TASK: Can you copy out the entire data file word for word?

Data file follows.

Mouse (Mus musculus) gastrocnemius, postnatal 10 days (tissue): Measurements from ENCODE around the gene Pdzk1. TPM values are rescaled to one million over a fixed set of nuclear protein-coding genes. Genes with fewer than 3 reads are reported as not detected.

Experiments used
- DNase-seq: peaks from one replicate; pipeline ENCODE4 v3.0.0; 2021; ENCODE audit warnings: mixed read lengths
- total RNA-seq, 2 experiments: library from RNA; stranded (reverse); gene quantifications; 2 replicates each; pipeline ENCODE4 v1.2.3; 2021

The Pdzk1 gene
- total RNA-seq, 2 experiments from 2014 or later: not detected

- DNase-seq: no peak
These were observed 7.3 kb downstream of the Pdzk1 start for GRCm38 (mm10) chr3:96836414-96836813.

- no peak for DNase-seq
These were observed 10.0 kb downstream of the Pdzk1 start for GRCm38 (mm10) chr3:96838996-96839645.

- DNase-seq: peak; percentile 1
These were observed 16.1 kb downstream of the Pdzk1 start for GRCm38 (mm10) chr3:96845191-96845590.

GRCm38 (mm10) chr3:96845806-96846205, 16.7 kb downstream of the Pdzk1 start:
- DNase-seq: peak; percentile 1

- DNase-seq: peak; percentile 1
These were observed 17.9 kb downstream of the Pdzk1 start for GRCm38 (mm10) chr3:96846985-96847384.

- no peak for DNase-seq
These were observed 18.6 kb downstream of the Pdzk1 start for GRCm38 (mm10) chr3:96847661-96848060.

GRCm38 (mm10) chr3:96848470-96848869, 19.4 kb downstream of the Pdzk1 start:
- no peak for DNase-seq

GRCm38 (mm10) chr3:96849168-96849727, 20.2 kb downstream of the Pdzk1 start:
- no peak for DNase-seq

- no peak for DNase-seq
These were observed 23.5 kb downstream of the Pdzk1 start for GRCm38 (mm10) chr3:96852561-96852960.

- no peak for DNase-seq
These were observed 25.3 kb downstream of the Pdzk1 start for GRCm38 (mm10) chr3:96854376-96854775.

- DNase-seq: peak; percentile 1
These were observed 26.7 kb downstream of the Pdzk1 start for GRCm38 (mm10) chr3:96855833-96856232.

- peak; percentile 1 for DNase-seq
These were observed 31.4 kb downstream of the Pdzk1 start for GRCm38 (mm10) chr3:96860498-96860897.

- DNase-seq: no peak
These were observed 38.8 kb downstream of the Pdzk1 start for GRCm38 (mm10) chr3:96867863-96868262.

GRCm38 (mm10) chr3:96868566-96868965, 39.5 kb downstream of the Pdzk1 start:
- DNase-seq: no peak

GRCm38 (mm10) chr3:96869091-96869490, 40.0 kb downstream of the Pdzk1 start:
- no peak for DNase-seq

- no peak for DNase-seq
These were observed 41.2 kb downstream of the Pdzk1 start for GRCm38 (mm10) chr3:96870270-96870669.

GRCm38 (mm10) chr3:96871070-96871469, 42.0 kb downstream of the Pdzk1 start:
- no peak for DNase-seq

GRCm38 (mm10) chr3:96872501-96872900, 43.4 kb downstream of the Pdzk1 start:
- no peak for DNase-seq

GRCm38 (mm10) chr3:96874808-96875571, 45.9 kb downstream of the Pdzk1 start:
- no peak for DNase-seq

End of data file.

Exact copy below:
Mouse (Mus musculus) gastrocnemius, postnatal 10 days (tissue): Measurements from ENCODE around the gene Pdzk1. TPM values are rescaled to one million over a fixed set of nuclear protein-coding genes. Genes with fewer than 3 reads are reported as not detected.

Experiments used
- DNase-seq: peaks from one replicate; pipeline ENCODE4 v3.0.0; 2021; ENCODE audit warnings: mixed read lengths
- total RNA-seq, 2 experiments: library from RNA; stranded (reverse); gene quantifications; 2 replicates each; pipeline ENCODE4 v1.2.3; 2021

The Pdzk1 gene
- total RNA-seq, 2 experiments from 2014 or later: not detected

- DNase-seq: no peak
These were observed 7.3 kb downstream of the Pdzk1 start for GRCm38 (mm10) chr3:96836414-96836813.

- no peak for DNase-seq
These were observed 10.0 kb downstream of the Pdzk1 start for GRCm38 (mm10) chr3:96838996-96839645.

- DNase-seq: peak; percentile 1
These were observed 16.1 kb downstream of the Pdzk1 start for GRCm38 (mm10) chr3:96845191-96845590.

GRCm38 (mm10) chr3:96845806-96846205, 16.7 kb downstream of the Pdzk1 start:
- DNase-seq: peak; percentile 1

- DNase-seq: peak; percentile 1
These were observed 17.9 kb downstream of the Pdzk1 start for GRCm38 (mm10) chr3:96846985-96847384.

- no peak for DNase-seq
These were observed 18.6 kb downstream of the Pdzk1 start for GRCm38 (mm10) chr3:96847661-96848060.

GRCm38 (mm10) chr3:96848470-96848869, 19.4 kb downstream of the Pdzk1 start:
- no peak for DNase-seq

GRCm38 (mm10) chr3:96849168-96849727, 20.2 kb downstream of the Pdzk1 start:
- no peak for DNase-seq

- no peak for DNase-seq
These were observed 23.5 kb downstream of the Pdzk1 start for GRCm38 (mm10) chr3:96852561-96852960.

- no peak for DNase-seq
These were observed 25.3 kb downstream of the Pdzk1 start for GRCm38 (mm10) chr3:96854376-96854775.

- DNase-seq: peak; percentile 1
These were observed 26.7 kb downstream of the Pdzk1 start for GRCm38 (mm10) chr3:96855833-96856232.

- peak; percentile 1 for DNase-seq
These were observed 31.4 kb downstream of the Pdzk1 start for GRCm38 (mm10) chr3:96860498-96860897.

- DNase-seq: no peak
These were observed 38.8 kb downstream of the Pdzk1 start for GRCm38 (mm10) chr3:96867863-96868262.

GRCm38 (mm10) chr3:96868566-96868965, 39.5 kb downstream of the Pdzk1 start:
- DNase-seq: no peak

GRCm38 (mm10) chr3:96869091-96869490, 40.0 kb downstream of the Pdzk1 start:
- no peak for DNase-seq

- no peak for DNase-seq
These were observed 41.2 kb downstream of the Pdzk1 start for GRCm38 (mm10) chr3:96870270-96870669.

GRCm38 (mm10) chr3:96871070-96871469, 42.0 kb downstream of the Pdzk1 start:
- no peak for DNase-seq

GRCm38 (mm10) chr3:96872501-96872900, 43.4 kb downstream of the Pdzk1 start:
- no peak for DNase-seq

GRCm38 (mm10) chr3:96874808-96875571, 45.9 kb downstream of the Pdzk1 start:
- no peak for DNase-seq